To demonstrate the instability of microsatellite sequences, which have been linked to DNA mismatch repair deficiency and indicate a high risk of carcinogenesis, polymerase chain reaction (PCR) and electrophoretic analysis have been used. However, the electrophoretic profiles of PCR-amplified microsatellite sequences are often too complicated, and the conventional method using autoradiography has critical problems in detection characteristics and migration accuracy. First, we made use of fluorescence-labeled PCR and laser scanning to detect bands quantitatively. Second, we characterized Taq polymerase-dependent modification of the amplified microsatellite sequences and optimized the electrophoretic profiles by enzymatic modification with T4 DNA polymerase. Third, we developed a dual fluorescence co-electrophoresis system, in which both samples derived from cancer and normal tissues are electrophoresed in the same lane, in order to minimize migration errors. Furthermore, we classified all of the observed patterns of microsatellite alteration and set up new criteria for assessing microsatellite instability. Using the system developed here and the criteria we proposed, a precise judgment can be made and rates of positivity in various human malignancies may be corrected.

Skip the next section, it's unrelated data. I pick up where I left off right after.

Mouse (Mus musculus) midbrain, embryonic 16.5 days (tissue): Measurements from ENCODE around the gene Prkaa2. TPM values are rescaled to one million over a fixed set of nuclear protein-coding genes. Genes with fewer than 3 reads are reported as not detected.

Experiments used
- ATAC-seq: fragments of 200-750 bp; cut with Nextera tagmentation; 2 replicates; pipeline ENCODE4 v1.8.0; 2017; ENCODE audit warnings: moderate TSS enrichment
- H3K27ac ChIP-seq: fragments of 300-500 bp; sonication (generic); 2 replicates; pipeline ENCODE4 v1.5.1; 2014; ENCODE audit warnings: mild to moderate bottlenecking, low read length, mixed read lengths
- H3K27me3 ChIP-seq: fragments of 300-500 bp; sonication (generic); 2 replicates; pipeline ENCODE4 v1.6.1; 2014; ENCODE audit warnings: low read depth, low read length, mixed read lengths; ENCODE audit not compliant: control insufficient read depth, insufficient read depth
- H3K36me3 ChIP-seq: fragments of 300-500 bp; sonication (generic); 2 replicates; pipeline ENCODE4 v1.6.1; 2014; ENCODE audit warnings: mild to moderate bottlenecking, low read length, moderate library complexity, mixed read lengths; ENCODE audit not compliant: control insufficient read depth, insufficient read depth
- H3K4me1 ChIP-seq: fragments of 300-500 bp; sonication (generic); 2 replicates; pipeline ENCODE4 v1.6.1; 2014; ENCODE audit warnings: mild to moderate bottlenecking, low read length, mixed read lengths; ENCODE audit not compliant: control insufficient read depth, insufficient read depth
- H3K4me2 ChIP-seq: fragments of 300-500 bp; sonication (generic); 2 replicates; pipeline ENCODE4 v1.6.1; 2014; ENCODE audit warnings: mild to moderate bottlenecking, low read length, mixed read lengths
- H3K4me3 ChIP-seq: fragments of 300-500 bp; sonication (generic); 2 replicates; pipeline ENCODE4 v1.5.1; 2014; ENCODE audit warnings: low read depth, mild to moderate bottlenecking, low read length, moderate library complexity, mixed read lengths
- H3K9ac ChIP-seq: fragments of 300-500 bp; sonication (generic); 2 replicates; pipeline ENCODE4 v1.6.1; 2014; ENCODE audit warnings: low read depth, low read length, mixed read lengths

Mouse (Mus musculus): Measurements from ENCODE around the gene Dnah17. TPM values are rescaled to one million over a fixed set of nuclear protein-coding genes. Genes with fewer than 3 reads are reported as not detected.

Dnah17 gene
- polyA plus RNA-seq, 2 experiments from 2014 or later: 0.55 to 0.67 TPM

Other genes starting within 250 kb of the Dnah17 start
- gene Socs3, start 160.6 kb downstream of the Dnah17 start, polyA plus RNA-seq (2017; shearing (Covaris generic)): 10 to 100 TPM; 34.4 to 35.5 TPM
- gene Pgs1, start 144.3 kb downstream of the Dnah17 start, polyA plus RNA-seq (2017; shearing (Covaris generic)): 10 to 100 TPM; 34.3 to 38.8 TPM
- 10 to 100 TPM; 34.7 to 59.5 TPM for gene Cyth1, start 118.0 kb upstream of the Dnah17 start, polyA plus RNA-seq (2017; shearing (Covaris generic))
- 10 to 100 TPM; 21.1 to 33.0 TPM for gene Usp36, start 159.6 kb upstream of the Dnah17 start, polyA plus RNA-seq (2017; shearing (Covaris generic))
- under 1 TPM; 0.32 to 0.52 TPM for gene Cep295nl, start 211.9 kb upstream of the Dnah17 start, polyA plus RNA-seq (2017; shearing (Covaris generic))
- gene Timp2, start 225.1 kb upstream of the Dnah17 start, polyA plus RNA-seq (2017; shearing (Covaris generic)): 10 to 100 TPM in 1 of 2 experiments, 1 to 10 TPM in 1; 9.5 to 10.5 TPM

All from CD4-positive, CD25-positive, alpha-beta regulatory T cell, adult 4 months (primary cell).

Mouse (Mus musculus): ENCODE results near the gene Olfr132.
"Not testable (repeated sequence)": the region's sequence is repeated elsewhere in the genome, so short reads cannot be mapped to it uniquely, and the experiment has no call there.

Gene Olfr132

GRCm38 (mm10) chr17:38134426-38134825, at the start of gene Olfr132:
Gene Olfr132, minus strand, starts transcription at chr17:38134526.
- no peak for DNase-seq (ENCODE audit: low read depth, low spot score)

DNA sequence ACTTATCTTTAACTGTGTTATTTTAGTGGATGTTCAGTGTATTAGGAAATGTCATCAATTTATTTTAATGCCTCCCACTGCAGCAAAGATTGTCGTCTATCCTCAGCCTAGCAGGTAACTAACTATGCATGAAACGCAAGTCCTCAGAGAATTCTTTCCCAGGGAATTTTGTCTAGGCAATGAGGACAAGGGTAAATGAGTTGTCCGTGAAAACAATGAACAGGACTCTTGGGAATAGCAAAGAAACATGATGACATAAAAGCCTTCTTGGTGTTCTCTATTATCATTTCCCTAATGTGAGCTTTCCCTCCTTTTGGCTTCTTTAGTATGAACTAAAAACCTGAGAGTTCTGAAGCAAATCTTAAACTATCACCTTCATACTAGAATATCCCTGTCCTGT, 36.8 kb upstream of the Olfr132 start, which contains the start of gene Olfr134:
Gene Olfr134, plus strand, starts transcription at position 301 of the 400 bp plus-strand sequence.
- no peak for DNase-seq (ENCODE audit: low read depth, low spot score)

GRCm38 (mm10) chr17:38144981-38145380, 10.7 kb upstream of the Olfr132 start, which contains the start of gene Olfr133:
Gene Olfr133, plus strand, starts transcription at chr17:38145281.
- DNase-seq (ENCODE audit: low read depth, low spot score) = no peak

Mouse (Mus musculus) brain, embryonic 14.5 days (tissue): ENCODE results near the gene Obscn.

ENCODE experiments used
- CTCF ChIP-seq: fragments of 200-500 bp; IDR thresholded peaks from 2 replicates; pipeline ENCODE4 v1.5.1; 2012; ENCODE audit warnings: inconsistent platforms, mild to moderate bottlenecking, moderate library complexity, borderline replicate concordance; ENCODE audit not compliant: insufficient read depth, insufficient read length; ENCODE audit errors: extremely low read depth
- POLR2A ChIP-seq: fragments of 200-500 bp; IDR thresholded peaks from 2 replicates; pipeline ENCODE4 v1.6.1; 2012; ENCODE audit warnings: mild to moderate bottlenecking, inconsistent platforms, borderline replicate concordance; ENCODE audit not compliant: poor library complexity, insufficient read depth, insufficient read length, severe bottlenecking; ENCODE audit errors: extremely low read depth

|Number of pages||7|
|Journal||Gan to kagaku ryoho. Cancer & chemotherapy|
|Volume||25 Suppl 3|
|Publication status||Published - Apr 1998|
All Science Journal Classification (ASJC) codes